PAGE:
North and South
After having watched and re-watched (and re-watched and re-watched and...) the BBC adaptation of North and South, it was only right that I should read the novel. Mind you, it was something I meant to do since the first time I saw it, oh so many years ago. And after a North and South marathon with a friend (until the wee hours of the morning), the book reading was my next step.
So, it was with a solid knowledge of the story and clear favourites among the characters (Oh, Mr. Thornton...) that I started. One of the things that I first noticed was the language and the portrayal of Margaret, the main character of this book. I quite liked Margaret in the series, but on my first acquaintance with her in book form I found her a bit petty and snobbish. I knew she would change, but it did shock me. But petty and snobbish as she was, and much due to the amazing writing of Elizabeth Gaskell, I didn't see her as a thing of the past, she was not simply a character of a book, and outdated at that. In a few pages Margaret was a real person, and wouldn't be at all out of place in our days. And the same could be said about the writing. Not old fashioned at all, and together with the characterization of Margaret, I could forget this was set in the 19th century.
Enter Mr. Thornton, who in the series is beautifully portrayed by Richard Armitage and I thought couldn't get any better. Well, I was wrong. For, something that is less common in the books that are written nowadays, in North and South we can see both actions and feelings (and thoughts) of all the characters, not just the central one. John Thornton, who to Margaret is a stiff, unfeeling master of the North (and in trade *shock, gasp*), when shown to us in the company of his family and friends proves to be an intelligent, honest and fair man, even if he is set in his ways. Really, the man has his faults, like everyone else, but all in all, he a fine man.
Amidst the struggle of a factoring town, of poor conditions to workers, whom Margaret befriends and helps, and the heavy hand (and sometimes sneaky) of the masters, of talks of strikes and a lot of death (seriously, Mrs. Gaskell, was there need for so many?) there is a love story between these two. Not without its bumps (it couldn't be that simple, now, could it?), but it was fun to follow it, even if at times it broke my heart (poor, poor, Mr. Thornton).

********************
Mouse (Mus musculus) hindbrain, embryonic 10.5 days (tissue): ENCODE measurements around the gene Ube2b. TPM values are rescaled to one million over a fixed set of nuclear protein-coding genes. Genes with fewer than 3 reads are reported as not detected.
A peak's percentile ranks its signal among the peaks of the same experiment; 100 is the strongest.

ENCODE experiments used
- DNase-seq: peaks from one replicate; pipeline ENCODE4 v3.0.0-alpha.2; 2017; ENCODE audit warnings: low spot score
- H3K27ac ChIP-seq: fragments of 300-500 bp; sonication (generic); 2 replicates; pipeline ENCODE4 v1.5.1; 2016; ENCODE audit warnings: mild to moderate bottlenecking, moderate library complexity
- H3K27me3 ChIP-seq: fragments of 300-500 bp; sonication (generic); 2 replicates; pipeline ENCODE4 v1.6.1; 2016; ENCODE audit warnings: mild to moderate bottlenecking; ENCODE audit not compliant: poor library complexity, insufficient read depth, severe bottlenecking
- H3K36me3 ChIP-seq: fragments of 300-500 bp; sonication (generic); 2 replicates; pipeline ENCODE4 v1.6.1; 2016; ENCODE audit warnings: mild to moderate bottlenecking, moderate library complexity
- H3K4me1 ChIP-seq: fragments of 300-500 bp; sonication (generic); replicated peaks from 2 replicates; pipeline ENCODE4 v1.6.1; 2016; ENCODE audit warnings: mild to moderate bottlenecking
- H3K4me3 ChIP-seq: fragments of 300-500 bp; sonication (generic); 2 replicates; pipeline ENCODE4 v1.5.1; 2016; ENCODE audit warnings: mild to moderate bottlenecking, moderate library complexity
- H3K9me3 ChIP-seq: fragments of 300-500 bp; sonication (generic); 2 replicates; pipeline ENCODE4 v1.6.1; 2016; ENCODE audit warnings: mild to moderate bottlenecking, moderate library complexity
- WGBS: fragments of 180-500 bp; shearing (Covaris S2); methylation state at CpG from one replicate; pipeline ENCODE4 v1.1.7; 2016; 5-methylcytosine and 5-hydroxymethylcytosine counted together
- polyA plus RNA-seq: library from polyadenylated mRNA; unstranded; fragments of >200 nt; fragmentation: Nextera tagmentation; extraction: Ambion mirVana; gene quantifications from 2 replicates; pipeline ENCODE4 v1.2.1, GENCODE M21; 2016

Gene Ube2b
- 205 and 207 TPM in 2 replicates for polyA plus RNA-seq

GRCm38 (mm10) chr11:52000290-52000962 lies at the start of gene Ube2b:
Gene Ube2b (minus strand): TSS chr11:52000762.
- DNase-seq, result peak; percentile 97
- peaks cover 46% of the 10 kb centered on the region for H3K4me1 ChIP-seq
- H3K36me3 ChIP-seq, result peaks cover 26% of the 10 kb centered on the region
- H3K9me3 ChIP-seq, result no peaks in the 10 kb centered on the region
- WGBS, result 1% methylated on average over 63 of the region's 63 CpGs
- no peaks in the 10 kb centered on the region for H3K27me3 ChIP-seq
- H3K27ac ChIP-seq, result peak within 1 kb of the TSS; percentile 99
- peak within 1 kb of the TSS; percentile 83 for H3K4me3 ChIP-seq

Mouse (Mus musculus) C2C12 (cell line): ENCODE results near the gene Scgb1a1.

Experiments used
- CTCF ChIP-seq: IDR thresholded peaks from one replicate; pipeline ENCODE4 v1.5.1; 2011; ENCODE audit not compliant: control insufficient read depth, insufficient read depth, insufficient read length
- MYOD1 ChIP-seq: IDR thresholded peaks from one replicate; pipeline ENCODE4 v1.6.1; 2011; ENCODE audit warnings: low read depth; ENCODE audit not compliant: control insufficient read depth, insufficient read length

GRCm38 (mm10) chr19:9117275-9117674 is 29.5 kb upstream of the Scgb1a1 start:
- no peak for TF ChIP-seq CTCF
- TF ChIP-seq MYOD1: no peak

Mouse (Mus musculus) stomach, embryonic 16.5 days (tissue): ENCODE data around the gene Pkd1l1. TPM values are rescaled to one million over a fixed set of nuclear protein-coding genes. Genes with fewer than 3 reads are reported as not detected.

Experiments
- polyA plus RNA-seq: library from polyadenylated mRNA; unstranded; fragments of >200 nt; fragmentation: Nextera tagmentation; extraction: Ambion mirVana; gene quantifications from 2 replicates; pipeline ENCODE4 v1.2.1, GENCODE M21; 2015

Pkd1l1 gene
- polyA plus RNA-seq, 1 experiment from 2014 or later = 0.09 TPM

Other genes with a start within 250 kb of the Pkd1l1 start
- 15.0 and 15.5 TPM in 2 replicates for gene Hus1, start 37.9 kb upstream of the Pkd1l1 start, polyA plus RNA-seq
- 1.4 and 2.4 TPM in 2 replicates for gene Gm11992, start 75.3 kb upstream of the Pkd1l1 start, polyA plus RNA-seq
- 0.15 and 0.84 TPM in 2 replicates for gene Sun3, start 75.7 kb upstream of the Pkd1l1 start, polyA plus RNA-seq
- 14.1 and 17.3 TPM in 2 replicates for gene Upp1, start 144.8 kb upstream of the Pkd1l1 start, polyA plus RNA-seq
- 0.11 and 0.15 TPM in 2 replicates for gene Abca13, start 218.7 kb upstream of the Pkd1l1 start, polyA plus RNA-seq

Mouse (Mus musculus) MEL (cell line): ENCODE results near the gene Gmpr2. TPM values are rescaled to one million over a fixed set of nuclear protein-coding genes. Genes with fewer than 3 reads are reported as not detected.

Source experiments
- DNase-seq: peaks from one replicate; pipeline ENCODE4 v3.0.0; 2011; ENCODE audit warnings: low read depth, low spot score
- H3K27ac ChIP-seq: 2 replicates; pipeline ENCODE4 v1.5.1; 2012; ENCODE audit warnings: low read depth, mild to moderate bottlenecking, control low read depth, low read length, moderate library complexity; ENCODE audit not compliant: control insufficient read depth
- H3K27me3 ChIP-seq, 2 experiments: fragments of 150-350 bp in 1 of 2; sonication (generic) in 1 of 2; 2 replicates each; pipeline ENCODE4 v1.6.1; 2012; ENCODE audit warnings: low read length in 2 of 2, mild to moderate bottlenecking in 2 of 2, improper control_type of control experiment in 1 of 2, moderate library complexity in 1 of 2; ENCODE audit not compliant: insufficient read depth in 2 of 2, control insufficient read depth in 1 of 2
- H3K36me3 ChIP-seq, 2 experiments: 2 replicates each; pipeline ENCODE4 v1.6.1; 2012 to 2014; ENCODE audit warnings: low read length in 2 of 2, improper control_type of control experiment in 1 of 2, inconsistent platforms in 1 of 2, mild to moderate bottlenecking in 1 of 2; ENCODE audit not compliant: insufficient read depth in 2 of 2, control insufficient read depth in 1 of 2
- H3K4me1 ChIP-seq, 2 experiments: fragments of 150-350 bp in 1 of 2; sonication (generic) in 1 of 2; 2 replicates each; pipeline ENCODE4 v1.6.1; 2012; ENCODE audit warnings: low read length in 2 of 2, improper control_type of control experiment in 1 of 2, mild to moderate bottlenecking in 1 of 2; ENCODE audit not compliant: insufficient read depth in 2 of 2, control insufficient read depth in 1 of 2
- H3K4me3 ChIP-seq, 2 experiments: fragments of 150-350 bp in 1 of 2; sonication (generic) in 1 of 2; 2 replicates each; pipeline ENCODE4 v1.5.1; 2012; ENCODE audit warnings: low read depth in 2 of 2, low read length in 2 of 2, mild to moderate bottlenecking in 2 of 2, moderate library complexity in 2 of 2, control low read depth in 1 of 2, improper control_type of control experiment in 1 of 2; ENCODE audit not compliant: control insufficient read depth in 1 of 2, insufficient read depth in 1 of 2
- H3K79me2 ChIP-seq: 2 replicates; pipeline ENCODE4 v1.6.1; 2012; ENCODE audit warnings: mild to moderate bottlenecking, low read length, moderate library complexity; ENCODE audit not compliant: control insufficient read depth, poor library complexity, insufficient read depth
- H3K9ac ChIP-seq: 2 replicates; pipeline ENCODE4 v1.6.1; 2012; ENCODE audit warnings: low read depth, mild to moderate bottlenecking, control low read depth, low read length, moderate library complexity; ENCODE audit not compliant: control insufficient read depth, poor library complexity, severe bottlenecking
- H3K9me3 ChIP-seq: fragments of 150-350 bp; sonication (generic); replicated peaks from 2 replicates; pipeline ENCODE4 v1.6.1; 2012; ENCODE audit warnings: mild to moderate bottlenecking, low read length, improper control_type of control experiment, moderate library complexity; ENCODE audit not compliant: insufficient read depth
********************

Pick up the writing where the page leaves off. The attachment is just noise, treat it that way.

But back to the struggles of the poor. Even if in the case of the Higgins, Margaret's working friends, I prefer their TV counterparts (especially Bessie, who isn't so fervours in her religion on screen), I liked that part of the story. It was a look into the past, of the hardships of those who had to work in conditions that would undoubtedly kill them, and how the priorities of life were different from those of Margaret, for instance.
There are, of course, a couple things on this book that I wish that would be different. First, towards the end, when Margaret leaves Milton, much of what happens there stops being told, and I kept wishing to know how those left behind fared. And second, the ending. Oh, it is a very good ending, that made me laugh. But could I please have another chapter? Just a tiny little one? Please? Because I want more!
Summarizing (or not really): a very good book, a classic no doubt. I loved the writing (so much that I could only follow this book with another one of Mrs. Gaskell), and the story. Read this book, and watch the series. Both totally worth it.
Rating: 5 out of 5
Other Reviews: A Few More Pages | Cuidado com o Dálmata | Estante de Livros |
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